We’re designed to worship through windows Through windows we feel like we’re there Like the one we’re worshiping truly knows And sees us bowing through the glare Every window a window to Heaven Every scene is of God above Every vision that we have been given Is all about falling in love   Our windows are rarely transparent Things float on the surface between What we see is always more apparent Than what the things

Kenneth O'Shaughnessy 0
22 Jan 2016

Of Tribalism and Churches (Part II)

In my last post I outlined some of the contextual and doctrinal considerations surrounding my ongoing wrestling with tribalism and baptism. In today’s post, I attempt to apply these principles to my “on the ground” situation. All Things to All People? Saint Paul speaks of becoming all things to all people. Less helpful, at least for my purposes, is how far he expects us to go in order to meet people where they are. Building

Jacob Prahlow 2
24 Dec 2015

On the Advent of Christ

“God has ventured all in Jesus Christ to save us….” –Oswald Chambers Tomorrow Christians around the world will celebrate the birth of Jesus Christ, Messiah of Israel, King of Kings, Lord of Lords, Savior of Creation, Son of God, Logos Incarnate, God-become-man. This advent—arrival—and incarnation of the Christ has rightly fostered much contemplation from Christians over the centuries. Ranging from nativity accounts to creeds, and from hymns to Charlie Brown Christmas performances, Christians throughout the

Jacob Prahlow 0
02 Dec 2015

Contemplating The Family Story

If you were a betting man (or woman), you’d probably agree that family stories are fairly memorable. So would I. Well, at least up until a couple weeks ago. It all started innocently enough. One of my sisters was taking a storytelling class. A recent assignment (beginning, you guessed it, a couple weeks ago) involved sharing one of those stories that must come up for a family gathering to actually be a family gathering. It

Jeff Reid 2
17 Nov 2015

Fruitcake

A dying Christmas tree in the living room In the front window so passersby can watch it die Has a pile of disguised boxes beneath it Each with another reminder of my mortality Here is a box that reminds me I stink to high Heaven Here a box so I can drink my troubles away Here a box to keep dung from dungarees There are boxes of distraction Gift cards for my lack of openness

Kenneth O'Shaughnessy 0
20 Aug 2015

Bullet Points and Worldviews

Late last week, I found myself embroiled in a long online conversation with an acquaintance over my review of the recent film “Straight Outta Compton.” The movie, which charts the rise of controversial rap group N.W.A., is a well-made biographical drama that raises challenging questions. It also, as one might expect given the subject matter, contains a good deal of content that will be off-putting to certain viewers (and is undoubtedly inappropriate for audiences beneath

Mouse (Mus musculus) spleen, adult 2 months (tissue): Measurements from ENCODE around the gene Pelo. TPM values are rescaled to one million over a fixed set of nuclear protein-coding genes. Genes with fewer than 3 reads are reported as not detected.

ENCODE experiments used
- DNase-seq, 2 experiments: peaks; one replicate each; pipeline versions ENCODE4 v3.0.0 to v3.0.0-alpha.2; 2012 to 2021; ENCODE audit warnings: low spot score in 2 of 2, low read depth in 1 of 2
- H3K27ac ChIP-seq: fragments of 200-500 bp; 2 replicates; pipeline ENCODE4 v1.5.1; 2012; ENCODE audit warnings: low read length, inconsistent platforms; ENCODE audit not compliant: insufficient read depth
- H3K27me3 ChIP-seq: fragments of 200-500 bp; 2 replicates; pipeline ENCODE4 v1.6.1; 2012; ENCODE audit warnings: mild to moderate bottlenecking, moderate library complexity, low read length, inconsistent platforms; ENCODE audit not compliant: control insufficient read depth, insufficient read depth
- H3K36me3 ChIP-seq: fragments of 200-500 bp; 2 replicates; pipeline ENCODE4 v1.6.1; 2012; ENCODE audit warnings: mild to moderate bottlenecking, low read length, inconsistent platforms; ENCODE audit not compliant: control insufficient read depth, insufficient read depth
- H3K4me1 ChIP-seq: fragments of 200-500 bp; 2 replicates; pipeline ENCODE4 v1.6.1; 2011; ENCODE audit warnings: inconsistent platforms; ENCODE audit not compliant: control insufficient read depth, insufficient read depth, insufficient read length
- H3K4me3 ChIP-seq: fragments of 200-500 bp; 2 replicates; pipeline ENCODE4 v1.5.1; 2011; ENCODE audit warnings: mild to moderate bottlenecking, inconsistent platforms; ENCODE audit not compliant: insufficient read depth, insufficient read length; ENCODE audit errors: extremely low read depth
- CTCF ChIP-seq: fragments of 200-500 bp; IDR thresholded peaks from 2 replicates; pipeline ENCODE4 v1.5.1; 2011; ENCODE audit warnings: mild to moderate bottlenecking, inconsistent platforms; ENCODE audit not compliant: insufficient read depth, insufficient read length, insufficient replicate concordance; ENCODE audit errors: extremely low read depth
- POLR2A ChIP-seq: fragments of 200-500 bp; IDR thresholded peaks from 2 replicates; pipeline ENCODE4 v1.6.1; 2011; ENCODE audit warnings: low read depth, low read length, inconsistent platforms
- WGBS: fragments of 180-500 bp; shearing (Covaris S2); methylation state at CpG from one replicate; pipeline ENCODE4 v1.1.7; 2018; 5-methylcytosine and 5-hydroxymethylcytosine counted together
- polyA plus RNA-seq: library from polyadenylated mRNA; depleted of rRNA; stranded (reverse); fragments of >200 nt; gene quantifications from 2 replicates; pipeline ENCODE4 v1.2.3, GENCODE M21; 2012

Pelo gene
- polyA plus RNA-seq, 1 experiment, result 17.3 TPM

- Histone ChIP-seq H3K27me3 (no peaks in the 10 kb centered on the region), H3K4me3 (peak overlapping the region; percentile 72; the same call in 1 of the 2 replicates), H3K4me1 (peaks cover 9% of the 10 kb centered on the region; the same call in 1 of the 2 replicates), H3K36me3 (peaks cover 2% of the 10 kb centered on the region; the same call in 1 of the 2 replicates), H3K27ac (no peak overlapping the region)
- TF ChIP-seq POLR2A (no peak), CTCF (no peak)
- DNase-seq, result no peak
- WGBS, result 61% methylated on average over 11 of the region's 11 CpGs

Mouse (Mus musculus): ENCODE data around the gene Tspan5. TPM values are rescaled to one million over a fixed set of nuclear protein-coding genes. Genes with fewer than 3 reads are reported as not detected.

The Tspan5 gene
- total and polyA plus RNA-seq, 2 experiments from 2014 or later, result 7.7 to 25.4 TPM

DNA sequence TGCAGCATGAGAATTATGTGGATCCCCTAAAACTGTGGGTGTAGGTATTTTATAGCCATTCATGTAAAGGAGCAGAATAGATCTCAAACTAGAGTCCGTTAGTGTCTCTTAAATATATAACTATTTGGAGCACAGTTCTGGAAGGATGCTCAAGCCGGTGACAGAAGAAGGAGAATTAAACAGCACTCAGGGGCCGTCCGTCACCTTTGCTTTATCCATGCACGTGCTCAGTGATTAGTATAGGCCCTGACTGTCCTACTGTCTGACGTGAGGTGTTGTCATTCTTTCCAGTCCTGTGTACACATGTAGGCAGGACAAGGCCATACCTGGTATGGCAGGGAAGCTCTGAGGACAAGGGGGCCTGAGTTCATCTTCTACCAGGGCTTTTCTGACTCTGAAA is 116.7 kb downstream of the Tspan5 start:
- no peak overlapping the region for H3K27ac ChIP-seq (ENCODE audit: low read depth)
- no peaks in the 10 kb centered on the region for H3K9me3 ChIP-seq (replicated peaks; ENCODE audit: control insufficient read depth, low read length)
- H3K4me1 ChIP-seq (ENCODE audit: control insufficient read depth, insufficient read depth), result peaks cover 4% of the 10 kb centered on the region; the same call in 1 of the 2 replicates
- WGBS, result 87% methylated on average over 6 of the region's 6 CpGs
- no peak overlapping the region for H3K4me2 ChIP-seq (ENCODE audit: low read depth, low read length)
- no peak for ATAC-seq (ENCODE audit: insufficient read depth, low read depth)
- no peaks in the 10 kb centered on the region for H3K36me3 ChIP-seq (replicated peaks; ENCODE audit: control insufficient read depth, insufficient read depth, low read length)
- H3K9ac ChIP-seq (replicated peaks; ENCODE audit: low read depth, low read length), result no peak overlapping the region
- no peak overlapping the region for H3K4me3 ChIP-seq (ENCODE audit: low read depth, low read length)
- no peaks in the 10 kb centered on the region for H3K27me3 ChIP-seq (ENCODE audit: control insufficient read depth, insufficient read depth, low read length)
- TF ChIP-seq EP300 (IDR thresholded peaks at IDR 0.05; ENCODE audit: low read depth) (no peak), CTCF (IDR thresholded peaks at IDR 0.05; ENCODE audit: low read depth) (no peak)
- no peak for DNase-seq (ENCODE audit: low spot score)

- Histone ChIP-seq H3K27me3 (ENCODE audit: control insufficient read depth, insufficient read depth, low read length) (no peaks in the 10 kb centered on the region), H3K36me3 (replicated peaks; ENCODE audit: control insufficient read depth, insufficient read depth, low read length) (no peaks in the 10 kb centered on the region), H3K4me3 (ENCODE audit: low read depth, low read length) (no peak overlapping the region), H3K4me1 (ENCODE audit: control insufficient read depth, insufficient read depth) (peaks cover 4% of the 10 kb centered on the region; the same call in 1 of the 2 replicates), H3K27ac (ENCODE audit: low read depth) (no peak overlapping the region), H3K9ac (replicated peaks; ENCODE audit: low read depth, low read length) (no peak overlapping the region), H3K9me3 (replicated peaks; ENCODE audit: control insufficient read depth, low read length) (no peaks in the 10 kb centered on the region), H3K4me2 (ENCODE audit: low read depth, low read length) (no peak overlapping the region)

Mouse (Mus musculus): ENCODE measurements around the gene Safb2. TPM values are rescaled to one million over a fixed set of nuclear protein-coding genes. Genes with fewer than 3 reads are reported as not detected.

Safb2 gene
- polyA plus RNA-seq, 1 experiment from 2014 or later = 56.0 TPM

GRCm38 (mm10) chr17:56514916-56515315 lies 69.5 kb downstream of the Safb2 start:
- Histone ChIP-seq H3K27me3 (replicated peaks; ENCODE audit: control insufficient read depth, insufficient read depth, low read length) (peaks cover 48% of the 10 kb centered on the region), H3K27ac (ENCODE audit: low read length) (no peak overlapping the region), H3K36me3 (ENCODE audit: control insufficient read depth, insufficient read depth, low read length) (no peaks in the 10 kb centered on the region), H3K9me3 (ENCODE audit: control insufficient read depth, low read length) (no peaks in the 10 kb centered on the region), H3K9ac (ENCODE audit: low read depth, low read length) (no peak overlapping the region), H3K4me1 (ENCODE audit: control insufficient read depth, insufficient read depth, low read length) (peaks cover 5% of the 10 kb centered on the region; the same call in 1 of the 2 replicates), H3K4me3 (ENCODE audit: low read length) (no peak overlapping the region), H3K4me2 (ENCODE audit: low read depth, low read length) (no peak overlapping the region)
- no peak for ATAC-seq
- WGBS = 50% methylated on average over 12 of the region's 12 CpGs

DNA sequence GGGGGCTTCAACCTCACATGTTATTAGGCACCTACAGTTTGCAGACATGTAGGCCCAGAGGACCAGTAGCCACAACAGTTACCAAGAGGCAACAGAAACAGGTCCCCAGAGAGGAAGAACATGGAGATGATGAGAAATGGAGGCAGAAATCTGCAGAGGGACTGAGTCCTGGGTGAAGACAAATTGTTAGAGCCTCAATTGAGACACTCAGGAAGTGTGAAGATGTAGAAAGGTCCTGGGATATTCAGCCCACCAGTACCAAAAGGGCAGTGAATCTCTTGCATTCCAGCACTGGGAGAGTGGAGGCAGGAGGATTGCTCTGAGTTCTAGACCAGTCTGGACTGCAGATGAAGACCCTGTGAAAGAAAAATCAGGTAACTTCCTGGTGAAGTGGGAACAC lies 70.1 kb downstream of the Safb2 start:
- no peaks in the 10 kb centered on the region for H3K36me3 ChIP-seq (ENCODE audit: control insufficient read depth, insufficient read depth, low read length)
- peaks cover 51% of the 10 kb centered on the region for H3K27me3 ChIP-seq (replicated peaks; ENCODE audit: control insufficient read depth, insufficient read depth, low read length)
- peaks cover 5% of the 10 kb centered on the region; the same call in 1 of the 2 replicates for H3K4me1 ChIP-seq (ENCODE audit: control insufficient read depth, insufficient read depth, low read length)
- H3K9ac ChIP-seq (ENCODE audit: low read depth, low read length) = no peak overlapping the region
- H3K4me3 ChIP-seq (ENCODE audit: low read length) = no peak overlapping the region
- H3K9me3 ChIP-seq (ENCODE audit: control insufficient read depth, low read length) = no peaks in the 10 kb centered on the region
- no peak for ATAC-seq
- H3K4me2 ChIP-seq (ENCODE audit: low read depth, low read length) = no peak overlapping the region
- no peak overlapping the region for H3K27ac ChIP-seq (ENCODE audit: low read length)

John Ehrett 2
12 Aug 2015

The Witness of Lightning and the Lightning Bug

It’s remarkable how much a clear night can help one gain a bit of peace and solitude. That is, once the security lights stopped showing the world that I was standing out on our driveway. While taking in the night view, my wandering thoughts were interrupted by a flash of light in the corner of my eye. Adjusting my head for a better view brought the realization that a lightning storm was rolling in. Lest

Jeff Reid 0
20 Jul 2015

Dogma and the Boy Scouts

I read recently that the executive committee of the Boy Scouts of America voted in favor of a resolution allowing openly gay adult leaders, and that the longstanding ban could be repealed as early as July 27. As an Eagle Scout, member of the Order of the Arrow, and a longtime Assistant Scoutmaster, my feelings are (to say the least) complex. Up front, it is worth noting that there is a material difference between the

John Ehrett 1
16 Jun 2015

Here We Raise Our Ebenezer: Conciliar Post After One Year

In honor of Conciliar Post’s one year anniversary, we asked the editorial team to reflect on the past year. You can read Managing Editor Jacob Prahlow’s reflections in his post “How Now Shall We Speak?“. Here is what some other members of the Conciliar Post team had to say: Jody Byrkett Senior Editor Fleeting as days are, it is a bit strange to find that three hundred and sixty-five of them can feel both long and

Various 4
22 May 2015

Stars in the Pools

Ridges of foothills rise and swell, then swirl away in the fog filling the valley. Streams of melting hail run off the eaves with the sound of endless rain—and the look of thick snow. My neighbour’s flower box is one puddle of icy water. The gravel parking lot is more like a muddy-red pond than solid ground. All at once, a wave of thunder shatters the air, makes the ground shudder. Lightning flares pink and